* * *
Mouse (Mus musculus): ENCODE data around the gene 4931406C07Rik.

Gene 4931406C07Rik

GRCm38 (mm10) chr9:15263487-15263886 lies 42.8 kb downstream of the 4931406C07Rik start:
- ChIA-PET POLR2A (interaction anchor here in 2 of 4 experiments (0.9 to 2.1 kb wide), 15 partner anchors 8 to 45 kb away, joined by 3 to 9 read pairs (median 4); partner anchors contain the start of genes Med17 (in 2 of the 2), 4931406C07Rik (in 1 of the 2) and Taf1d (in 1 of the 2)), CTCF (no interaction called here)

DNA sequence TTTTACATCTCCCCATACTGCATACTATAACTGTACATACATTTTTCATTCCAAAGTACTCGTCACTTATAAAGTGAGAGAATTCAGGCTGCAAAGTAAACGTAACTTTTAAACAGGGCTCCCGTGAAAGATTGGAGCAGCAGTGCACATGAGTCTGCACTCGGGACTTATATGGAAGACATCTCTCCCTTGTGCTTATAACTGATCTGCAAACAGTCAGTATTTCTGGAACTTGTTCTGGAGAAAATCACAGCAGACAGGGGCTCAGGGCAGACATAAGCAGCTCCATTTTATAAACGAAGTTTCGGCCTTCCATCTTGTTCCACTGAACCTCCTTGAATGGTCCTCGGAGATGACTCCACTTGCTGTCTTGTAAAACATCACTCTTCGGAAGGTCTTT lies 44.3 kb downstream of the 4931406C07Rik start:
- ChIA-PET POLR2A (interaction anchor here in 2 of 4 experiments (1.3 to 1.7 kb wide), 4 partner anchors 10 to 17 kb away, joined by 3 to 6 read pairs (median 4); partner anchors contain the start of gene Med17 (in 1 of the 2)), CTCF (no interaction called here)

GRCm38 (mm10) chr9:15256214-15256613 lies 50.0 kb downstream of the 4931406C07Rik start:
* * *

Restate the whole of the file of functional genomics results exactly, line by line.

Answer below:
Mouse (Mus musculus): ENCODE data around the gene 4931406C07Rik.

Gene 4931406C07Rik

GRCm38 (mm10) chr9:15263487-15263886 lies 42.8 kb downstream of the 4931406C07Rik start:
- ChIA-PET POLR2A (interaction anchor here in 2 of 4 experiments (0.9 to 2.1 kb wide), 15 partner anchors 8 to 45 kb away, joined by 3 to 9 read pairs (median 4); partner anchors contain the start of genes Med17 (in 2 of the 2), 4931406C07Rik (in 1 of the 2) and Taf1d (in 1 of the 2)), CTCF (no interaction called here)

DNA sequence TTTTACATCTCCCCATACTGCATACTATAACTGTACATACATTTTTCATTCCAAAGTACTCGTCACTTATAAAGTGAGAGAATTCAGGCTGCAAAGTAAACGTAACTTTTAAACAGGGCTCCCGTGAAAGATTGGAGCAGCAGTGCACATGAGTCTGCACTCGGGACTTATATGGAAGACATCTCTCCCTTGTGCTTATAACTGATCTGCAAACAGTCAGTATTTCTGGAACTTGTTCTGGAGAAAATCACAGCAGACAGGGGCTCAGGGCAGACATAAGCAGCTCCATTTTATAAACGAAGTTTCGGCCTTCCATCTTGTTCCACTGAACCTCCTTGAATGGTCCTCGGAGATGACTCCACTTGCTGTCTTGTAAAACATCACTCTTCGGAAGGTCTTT lies 44.3 kb downstream of the 4931406C07Rik start:
- ChIA-PET POLR2A (interaction anchor here in 2 of 4 experiments (1.3 to 1.7 kb wide), 4 partner anchors 10 to 17 kb away, joined by 3 to 6 read pairs (median 4); partner anchors contain the start of gene Med17 (in 1 of the 2)), CTCF (no interaction called here)

GRCm38 (mm10) chr9:15256214-15256613 lies 50.0 kb downstream of the 4931406C07Rik start: